Abu Dhabi, UAESunday 18 August 2019

Saudi Arabia outlook stable as 'moderate' growth continues to 2021, S&P says

Agency affirmed its view of 'A-/A-2' on the kingdom's long and short-term sovereign ratings

The Riyadh skyline. Inflation in Saudi Arabia is set to moderate in 2019, Fitch Solutions says. Reuters
The Riyadh skyline. Inflation in Saudi Arabia is set to moderate in 2019, Fitch Solutions says. Reuters

S&P Global Ratings maintained a stable outlook for Saudi Arabia on expectations that moderate economic growth will continue until 2021 as the government boosts its investment.

S&P also affirmed its rating of 'A-/A-2' on Saudi Arabia's long and short-term foreign and local currency sovereign credit, it said in a report on Saturday.

"We expect that the Saudi authorities will continue to take steps to consolidate public finances over the next two years, while maintaining the government's large stocks of liquid external assets," the credit rating agency said.

The kingdom's economy is expected to grow an average of just over two per cent each year in the period between 2019 and 2021, the report showed.


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Saudi Arabia, the biggest Arab economy, contracted 0.9 per cent last year and is projected to expand 2 per cent this year, 2.1 per cent in 2019 and 2.2 per cent in 2020, the World Bank said last week.

S&P could raise its ratings if the kingdom's economic growth prospects "improved markedly" beyond its current assumptions, it said. The agency may lower its rating if there is a build-up of arrears or a reversal in Saudi's fiscal consolidation efforts.

"Higher-than-expected fiscal revenues have been met with higher expenditures, but we do not expect a material deviation from official fiscal targets," S&P Global Ratings said.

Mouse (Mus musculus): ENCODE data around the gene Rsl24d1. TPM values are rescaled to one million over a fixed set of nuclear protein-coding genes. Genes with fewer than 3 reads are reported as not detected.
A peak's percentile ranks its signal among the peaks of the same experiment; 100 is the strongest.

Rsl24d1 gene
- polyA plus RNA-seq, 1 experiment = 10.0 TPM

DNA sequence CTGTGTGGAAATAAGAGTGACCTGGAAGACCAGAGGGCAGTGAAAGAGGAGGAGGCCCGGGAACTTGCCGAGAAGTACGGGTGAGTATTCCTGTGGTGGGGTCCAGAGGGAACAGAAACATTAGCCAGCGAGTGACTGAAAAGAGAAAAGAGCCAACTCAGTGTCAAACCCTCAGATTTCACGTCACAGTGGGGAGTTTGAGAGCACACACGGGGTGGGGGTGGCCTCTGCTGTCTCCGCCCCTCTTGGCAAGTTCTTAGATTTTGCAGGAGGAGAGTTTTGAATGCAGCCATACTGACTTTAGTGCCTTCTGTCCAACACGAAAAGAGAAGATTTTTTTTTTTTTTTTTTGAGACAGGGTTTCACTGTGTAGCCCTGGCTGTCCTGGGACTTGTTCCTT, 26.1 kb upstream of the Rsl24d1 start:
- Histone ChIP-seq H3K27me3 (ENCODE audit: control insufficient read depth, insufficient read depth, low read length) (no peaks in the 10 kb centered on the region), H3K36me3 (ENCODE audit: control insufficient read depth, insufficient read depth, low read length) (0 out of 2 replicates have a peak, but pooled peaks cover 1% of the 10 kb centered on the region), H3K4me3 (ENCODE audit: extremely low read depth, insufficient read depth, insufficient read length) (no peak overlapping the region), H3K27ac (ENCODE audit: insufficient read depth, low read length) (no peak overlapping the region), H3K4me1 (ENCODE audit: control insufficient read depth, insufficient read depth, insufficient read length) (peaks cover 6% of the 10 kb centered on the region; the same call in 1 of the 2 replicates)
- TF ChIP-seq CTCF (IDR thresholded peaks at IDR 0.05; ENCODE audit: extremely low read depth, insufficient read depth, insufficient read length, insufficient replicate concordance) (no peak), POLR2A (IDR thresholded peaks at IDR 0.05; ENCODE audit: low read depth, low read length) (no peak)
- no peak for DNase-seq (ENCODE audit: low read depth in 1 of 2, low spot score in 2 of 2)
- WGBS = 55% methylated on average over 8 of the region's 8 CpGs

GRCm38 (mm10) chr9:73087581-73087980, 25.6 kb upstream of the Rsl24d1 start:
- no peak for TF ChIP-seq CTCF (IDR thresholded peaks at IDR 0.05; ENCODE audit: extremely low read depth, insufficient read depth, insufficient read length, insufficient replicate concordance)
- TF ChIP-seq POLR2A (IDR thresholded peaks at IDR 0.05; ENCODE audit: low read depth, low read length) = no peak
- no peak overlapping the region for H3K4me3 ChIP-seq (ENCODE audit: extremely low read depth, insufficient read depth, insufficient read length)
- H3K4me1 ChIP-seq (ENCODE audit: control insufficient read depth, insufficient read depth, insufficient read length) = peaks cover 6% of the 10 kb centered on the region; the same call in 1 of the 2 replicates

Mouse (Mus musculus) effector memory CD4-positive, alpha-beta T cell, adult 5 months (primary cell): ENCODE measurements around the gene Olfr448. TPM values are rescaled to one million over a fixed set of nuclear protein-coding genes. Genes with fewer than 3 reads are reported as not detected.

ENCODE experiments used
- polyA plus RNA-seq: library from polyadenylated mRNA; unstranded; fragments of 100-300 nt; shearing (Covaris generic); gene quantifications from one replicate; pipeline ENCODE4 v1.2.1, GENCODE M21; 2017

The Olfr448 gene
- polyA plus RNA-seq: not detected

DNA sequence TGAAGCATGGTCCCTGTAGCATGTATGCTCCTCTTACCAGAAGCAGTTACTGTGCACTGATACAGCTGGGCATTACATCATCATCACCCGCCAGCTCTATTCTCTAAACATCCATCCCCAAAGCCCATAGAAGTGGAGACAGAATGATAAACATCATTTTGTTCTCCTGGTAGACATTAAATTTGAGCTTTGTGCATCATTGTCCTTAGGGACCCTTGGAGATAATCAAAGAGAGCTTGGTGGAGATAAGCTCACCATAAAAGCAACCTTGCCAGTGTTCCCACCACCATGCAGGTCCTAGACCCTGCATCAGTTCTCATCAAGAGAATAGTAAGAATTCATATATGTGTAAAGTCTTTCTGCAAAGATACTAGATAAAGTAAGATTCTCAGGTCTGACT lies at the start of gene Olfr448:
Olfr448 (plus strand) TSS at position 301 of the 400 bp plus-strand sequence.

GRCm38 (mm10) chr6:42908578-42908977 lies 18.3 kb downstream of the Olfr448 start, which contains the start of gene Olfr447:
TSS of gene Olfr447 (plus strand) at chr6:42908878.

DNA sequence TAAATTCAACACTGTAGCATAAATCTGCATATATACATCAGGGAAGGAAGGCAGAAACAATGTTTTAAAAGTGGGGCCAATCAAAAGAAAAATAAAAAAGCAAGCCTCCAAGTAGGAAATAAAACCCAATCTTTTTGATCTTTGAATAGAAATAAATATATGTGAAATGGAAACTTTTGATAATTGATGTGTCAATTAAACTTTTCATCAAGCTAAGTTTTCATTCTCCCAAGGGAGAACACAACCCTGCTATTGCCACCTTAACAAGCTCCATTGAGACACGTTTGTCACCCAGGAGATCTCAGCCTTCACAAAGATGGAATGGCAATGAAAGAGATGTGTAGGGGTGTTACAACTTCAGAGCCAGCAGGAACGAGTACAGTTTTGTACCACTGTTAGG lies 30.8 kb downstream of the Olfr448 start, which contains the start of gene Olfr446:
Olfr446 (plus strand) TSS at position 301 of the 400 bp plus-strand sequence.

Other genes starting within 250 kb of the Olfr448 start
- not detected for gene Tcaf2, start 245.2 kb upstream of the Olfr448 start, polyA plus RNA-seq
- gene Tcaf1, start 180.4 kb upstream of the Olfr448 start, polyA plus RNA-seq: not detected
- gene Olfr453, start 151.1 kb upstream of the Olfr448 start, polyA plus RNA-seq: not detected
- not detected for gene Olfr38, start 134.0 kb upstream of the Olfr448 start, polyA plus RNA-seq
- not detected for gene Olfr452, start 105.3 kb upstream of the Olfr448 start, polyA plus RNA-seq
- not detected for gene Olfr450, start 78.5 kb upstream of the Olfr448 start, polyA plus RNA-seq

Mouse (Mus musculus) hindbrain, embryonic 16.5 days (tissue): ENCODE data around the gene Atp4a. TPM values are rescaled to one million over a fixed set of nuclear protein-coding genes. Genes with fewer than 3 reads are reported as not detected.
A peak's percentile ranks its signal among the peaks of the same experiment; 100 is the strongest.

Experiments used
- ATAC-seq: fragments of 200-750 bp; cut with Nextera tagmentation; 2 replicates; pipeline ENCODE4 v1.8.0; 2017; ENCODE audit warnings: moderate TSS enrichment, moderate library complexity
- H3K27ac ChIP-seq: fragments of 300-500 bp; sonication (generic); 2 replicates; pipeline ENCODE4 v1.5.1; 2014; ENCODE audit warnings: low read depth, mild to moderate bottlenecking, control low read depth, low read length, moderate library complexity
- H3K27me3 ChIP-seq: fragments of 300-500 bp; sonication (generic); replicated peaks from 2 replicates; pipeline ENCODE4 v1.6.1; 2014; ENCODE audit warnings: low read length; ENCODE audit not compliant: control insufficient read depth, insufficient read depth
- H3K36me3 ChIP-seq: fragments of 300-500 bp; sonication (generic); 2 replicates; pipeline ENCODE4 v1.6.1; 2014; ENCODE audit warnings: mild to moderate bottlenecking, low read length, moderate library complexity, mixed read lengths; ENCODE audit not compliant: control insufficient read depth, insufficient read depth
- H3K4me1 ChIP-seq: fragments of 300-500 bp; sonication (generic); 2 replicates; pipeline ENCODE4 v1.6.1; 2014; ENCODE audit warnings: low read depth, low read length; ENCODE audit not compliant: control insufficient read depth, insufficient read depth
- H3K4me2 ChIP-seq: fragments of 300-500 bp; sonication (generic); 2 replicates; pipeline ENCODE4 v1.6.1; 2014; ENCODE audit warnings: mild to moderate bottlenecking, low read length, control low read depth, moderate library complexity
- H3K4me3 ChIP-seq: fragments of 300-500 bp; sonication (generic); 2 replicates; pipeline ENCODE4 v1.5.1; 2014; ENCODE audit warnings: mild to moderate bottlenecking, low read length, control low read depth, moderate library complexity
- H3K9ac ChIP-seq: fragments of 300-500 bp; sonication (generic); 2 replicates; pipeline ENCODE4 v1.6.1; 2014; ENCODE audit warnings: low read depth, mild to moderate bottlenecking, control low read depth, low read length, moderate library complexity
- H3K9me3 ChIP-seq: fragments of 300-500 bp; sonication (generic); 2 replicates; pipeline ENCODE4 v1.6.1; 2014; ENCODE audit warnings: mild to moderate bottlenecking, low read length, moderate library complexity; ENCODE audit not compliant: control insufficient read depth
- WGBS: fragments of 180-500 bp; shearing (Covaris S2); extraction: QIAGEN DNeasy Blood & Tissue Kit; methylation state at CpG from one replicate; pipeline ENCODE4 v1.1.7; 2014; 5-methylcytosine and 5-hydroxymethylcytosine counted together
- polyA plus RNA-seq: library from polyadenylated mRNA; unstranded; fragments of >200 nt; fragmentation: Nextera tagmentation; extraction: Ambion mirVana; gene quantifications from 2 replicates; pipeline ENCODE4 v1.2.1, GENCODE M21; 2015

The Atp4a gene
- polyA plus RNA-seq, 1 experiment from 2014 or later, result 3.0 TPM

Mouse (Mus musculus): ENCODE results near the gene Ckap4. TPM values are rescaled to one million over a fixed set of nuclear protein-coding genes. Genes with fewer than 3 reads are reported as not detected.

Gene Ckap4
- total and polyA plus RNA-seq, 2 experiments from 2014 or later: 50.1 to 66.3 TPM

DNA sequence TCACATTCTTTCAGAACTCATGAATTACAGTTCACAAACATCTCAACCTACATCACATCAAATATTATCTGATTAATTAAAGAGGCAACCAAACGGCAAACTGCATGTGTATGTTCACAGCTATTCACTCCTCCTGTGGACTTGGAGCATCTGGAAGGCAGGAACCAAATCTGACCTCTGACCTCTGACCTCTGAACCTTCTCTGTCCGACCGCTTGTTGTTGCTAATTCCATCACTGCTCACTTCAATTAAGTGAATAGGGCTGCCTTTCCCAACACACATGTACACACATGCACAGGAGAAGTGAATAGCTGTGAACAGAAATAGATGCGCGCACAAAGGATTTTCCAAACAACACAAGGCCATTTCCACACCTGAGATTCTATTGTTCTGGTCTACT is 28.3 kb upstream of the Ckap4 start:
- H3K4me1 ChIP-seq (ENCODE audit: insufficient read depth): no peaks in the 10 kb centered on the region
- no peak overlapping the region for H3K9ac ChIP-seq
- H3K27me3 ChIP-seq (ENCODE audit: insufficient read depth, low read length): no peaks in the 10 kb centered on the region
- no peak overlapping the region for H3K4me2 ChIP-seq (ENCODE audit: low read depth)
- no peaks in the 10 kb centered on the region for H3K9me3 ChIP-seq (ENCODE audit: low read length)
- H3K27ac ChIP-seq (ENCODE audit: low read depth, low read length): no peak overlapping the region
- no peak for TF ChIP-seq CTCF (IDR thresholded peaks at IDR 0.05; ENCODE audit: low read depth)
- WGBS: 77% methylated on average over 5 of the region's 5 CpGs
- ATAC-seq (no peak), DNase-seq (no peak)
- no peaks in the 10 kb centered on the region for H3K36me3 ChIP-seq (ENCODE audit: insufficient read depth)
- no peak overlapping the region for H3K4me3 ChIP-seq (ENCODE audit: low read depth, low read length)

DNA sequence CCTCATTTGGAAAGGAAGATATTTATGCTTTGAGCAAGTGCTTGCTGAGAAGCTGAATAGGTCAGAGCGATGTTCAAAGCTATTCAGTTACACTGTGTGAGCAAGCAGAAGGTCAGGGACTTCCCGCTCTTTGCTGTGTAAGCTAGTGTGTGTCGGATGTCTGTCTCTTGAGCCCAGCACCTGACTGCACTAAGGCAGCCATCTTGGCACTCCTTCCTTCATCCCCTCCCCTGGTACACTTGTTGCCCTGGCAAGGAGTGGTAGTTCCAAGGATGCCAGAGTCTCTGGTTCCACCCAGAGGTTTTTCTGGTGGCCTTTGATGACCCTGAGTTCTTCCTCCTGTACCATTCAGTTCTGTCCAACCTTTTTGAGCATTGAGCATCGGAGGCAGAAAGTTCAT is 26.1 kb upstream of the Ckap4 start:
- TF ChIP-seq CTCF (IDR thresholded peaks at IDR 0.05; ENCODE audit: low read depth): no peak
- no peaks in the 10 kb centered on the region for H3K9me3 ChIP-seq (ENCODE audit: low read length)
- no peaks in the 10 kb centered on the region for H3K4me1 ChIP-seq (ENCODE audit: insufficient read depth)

In its first pre-budget meeting, Saudi Arabia said it plans to boost spending by more than 7 percent in 2019 to stimulate economic growth, while continuing to gradually reduce its budget deficit.

The kingdom is forging ahead with an ambitious plan to reduce the economy's reliance on oil, create jobs for Saudi nationals, reform the domestic education and job market and consolidate the budget.

The government is implementing a series of reforms that include raising the participation of women in the workforce and increasing the private sector's role in the economy, while aiming for a balanced budget by 2023.

Among the reforms the kingdom has already implemented as part of its Vision 2030 economic transformation strategy are the introduction of a 5 per cent VAT in January, far-reaching changes to its capital markets and the enactment of new bankruptcy legislation to support corporate financial restructuring.

S&P Global Ratings has raised its fiscal consolidation expectations for Saudi in 2018 and 2019 as a result of higher oil price assumptions, but expects the pace of consolidation will slow in 2020 and 2021 as prices fall again, it said.

It forecast an annual average increase in government debt of about two per cent of the gross domestic product from 2018 to 2021, down from its earlier assessment of three per cent, it said.

Updated: October 6, 2018 08:30 PM